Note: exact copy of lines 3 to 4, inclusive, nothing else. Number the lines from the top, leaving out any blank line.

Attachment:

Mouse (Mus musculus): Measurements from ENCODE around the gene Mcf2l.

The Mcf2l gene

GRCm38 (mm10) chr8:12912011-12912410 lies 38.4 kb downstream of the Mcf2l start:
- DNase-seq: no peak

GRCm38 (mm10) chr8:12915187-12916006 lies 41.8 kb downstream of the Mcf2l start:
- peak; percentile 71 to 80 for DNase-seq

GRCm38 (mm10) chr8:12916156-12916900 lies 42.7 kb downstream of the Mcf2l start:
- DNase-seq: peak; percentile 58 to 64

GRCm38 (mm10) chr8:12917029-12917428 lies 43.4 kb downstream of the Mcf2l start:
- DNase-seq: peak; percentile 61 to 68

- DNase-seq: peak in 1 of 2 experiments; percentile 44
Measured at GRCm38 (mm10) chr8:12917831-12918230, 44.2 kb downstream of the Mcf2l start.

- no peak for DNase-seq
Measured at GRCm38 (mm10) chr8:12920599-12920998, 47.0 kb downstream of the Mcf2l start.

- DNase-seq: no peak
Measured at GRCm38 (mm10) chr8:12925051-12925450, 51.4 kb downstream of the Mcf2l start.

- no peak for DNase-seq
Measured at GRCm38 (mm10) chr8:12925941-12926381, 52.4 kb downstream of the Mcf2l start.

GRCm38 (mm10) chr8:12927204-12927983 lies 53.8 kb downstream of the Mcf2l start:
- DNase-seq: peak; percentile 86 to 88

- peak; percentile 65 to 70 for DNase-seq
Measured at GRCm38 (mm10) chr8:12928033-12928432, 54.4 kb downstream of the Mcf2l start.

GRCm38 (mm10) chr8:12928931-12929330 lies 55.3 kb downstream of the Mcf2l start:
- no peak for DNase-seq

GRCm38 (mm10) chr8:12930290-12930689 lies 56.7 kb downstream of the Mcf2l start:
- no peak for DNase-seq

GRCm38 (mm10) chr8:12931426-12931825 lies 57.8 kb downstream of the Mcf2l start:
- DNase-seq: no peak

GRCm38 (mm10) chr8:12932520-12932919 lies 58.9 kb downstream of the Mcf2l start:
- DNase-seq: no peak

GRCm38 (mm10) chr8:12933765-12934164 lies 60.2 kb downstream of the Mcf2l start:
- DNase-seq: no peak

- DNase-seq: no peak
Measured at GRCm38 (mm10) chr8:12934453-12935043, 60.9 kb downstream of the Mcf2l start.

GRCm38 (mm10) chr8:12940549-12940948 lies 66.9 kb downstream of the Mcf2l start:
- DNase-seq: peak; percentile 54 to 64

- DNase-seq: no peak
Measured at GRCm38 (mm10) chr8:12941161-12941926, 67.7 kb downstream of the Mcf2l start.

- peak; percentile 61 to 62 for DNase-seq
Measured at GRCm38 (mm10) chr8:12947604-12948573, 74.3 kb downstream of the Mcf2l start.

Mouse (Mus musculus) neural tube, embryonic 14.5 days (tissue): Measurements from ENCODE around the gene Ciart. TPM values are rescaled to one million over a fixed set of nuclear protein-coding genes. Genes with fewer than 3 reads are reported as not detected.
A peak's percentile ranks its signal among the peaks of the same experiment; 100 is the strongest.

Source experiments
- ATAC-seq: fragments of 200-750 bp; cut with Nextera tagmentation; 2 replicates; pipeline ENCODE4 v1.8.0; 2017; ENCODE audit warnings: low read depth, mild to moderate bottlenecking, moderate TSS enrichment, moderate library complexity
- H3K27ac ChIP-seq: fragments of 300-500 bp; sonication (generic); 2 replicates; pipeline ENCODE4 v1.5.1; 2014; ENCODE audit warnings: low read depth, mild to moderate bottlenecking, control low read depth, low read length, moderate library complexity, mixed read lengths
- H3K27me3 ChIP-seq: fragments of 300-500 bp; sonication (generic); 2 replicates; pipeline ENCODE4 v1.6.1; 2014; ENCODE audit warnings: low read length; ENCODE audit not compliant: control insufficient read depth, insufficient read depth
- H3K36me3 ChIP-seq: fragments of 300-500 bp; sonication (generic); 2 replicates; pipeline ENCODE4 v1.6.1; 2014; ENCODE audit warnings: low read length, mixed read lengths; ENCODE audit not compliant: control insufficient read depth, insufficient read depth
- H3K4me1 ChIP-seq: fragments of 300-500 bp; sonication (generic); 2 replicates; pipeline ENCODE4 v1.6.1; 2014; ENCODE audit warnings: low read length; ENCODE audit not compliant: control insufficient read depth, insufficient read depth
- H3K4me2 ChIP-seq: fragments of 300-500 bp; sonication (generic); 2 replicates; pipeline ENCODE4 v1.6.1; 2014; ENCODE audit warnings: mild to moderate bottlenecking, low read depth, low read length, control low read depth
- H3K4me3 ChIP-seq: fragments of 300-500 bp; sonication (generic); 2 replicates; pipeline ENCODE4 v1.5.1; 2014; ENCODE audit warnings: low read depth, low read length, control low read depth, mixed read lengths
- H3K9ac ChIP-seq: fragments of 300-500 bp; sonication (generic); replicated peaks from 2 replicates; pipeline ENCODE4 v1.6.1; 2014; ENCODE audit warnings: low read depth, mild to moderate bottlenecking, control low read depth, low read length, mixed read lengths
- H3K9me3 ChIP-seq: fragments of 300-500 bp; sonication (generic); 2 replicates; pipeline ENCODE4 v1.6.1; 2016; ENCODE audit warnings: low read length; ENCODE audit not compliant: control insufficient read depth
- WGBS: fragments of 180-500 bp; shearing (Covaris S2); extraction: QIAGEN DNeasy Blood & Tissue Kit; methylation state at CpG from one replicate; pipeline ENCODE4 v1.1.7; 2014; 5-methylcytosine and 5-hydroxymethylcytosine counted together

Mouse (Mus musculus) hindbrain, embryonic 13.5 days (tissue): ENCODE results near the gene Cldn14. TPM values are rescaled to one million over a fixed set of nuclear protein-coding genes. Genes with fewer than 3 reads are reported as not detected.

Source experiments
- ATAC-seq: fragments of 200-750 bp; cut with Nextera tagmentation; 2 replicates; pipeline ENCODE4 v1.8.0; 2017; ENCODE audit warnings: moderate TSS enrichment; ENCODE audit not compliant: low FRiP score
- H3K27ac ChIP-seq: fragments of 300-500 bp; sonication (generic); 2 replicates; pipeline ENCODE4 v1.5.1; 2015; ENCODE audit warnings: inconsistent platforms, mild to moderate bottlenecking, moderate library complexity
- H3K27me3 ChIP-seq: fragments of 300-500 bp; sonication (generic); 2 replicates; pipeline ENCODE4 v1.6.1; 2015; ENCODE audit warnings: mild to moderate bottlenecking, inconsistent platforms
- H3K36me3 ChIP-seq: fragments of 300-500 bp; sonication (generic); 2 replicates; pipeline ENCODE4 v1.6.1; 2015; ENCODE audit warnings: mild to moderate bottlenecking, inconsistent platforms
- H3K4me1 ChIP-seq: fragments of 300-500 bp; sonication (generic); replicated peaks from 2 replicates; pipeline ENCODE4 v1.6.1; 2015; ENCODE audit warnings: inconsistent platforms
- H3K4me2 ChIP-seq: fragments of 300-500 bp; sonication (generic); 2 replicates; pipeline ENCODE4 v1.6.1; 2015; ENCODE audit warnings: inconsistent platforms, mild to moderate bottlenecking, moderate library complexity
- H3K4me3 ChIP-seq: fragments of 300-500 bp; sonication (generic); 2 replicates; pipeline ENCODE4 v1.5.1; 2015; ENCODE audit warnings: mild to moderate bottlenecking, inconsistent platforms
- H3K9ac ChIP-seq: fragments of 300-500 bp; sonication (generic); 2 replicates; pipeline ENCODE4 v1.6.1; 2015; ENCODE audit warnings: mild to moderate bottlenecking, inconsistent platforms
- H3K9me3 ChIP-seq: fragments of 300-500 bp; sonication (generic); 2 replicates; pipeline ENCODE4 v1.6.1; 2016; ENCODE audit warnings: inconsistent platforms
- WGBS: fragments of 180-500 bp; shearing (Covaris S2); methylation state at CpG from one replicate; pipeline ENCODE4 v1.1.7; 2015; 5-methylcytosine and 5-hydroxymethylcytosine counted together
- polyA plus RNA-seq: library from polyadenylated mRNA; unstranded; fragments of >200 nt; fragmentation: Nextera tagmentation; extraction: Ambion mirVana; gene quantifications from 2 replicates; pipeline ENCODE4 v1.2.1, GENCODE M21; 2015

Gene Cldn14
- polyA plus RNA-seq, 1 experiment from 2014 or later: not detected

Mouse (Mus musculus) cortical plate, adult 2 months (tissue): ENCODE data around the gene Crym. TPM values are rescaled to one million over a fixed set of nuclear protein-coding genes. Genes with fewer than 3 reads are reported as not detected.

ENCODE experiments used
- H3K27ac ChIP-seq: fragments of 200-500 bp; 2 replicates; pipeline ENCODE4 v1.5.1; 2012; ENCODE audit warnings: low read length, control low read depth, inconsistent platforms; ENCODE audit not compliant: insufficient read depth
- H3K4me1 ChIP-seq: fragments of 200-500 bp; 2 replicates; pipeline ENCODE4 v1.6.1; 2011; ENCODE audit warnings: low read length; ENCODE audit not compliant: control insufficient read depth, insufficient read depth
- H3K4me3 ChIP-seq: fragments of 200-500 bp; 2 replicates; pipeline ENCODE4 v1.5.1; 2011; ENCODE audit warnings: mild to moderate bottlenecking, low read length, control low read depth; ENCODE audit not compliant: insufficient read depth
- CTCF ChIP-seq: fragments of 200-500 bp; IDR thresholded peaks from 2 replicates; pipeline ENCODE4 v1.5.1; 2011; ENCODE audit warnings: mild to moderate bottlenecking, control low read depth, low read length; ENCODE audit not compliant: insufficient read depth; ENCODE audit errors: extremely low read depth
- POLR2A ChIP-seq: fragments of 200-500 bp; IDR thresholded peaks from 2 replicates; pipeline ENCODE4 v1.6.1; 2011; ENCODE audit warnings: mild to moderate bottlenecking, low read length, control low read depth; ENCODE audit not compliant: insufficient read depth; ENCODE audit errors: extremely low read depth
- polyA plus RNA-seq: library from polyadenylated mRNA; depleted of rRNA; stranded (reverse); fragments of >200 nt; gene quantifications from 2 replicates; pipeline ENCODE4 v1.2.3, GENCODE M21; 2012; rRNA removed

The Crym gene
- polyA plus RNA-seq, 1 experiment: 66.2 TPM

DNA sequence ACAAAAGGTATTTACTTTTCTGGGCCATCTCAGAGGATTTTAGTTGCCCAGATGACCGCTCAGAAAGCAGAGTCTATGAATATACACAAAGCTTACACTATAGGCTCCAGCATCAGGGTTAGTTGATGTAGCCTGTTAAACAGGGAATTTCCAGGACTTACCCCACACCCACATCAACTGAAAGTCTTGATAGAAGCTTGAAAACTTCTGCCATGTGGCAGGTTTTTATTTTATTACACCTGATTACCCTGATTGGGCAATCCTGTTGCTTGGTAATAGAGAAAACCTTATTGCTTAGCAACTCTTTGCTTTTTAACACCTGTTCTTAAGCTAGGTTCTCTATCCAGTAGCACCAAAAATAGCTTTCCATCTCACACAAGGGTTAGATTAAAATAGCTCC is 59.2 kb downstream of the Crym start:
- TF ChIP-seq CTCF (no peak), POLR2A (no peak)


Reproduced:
GRCm38 (mm10) chr8:12912011-12912410 lies 38.4 kb downstream of the Mcf2l start:
- DNase-seq: no peak